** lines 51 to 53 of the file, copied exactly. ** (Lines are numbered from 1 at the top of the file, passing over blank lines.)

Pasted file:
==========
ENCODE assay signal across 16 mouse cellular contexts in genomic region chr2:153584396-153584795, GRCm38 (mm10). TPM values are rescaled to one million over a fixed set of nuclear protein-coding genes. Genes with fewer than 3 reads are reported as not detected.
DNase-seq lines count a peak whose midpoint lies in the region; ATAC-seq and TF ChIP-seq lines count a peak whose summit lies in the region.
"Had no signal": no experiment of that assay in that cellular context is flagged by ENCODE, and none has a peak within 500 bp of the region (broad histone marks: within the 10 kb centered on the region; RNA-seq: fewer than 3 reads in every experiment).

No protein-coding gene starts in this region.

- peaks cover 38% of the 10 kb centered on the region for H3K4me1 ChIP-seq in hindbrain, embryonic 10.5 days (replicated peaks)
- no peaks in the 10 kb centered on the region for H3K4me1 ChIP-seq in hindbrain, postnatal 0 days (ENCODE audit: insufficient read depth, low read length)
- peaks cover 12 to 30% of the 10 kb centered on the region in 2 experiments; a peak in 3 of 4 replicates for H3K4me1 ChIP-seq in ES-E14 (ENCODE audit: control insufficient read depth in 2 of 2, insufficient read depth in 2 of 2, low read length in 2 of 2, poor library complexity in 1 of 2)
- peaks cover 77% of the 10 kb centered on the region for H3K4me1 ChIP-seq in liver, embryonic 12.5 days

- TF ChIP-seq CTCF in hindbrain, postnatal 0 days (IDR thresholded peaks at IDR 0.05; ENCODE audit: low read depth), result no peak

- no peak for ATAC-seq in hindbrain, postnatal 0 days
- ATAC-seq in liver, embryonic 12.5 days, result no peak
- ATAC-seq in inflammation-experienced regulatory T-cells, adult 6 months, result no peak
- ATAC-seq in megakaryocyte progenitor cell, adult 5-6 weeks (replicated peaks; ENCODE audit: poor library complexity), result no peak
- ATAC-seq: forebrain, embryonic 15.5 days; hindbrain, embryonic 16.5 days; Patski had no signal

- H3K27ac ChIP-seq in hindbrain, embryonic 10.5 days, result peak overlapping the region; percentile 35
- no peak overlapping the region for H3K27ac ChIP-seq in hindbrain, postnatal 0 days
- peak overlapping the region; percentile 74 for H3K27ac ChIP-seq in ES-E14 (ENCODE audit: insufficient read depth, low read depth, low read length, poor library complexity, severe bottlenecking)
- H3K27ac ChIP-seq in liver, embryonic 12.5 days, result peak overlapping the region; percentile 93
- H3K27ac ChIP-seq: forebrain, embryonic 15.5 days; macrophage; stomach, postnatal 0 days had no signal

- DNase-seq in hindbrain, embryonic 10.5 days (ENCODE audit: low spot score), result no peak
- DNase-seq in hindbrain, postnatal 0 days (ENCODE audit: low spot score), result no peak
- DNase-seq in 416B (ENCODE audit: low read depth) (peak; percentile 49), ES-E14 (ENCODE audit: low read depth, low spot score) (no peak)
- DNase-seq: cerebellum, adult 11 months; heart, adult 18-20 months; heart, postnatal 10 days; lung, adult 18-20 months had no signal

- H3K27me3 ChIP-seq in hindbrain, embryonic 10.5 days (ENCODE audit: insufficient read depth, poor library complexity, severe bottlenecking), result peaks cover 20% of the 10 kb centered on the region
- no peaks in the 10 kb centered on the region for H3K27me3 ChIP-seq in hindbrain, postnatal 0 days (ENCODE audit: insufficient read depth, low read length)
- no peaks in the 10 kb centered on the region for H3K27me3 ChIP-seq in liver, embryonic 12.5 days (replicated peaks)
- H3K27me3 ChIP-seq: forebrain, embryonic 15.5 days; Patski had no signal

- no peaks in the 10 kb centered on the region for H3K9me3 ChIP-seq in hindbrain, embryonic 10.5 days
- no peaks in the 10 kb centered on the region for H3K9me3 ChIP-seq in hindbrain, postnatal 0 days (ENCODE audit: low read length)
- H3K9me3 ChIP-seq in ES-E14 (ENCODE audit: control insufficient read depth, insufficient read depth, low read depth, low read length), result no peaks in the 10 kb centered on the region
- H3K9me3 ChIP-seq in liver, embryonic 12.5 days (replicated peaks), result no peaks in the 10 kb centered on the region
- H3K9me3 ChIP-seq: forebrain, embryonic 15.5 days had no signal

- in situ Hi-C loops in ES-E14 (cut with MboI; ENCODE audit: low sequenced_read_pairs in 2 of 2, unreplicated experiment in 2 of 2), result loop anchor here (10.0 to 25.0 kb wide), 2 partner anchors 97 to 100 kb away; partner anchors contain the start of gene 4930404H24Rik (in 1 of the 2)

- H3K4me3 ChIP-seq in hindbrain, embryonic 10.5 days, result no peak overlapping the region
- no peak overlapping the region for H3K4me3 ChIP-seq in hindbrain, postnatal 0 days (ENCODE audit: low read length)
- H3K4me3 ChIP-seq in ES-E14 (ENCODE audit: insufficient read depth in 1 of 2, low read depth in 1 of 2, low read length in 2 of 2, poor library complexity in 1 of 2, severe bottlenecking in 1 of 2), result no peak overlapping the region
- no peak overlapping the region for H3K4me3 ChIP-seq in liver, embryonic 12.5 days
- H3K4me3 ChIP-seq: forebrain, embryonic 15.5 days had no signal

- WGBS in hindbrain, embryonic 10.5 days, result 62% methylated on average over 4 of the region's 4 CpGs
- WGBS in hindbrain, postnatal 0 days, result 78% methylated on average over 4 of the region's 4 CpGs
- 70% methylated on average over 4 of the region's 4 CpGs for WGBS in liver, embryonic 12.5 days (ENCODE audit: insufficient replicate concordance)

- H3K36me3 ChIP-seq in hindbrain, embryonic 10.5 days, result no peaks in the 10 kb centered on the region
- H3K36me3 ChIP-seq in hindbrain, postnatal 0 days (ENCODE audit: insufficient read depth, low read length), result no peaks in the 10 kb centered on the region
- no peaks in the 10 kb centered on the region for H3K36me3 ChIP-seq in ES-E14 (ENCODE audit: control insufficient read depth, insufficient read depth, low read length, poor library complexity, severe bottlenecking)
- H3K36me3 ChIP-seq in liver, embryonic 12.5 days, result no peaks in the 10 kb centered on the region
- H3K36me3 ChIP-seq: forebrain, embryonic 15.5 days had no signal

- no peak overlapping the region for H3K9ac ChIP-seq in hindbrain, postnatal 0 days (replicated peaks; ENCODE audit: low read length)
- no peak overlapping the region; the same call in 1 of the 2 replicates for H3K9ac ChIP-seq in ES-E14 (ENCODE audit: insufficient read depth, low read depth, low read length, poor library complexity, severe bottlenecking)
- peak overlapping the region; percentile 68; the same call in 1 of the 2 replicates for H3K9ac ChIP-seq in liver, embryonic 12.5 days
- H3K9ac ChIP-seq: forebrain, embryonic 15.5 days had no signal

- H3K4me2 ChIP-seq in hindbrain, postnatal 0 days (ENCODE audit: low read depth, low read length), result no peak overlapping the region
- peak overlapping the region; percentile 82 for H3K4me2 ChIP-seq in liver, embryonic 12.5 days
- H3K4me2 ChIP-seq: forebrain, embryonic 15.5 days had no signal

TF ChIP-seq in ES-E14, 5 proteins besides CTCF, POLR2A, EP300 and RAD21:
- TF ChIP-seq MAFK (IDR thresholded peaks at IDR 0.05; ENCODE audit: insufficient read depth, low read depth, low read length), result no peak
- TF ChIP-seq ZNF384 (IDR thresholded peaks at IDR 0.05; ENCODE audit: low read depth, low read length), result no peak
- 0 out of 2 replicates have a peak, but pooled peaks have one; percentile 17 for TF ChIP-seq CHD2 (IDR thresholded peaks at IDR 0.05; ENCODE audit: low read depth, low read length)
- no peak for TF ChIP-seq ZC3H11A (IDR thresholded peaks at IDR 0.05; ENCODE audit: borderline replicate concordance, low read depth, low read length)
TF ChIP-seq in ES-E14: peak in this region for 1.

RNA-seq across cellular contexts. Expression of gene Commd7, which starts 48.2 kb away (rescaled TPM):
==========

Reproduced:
- H3K4me2 ChIP-seq in hindbrain, postnatal 0 days (ENCODE audit: low read depth, low read length), result no peak overlapping the region
- peak overlapping the region; percentile 82 for H3K4me2 ChIP-seq in liver, embryonic 12.5 days
- H3K4me2 ChIP-seq: forebrain, embryonic 15.5 days had no signal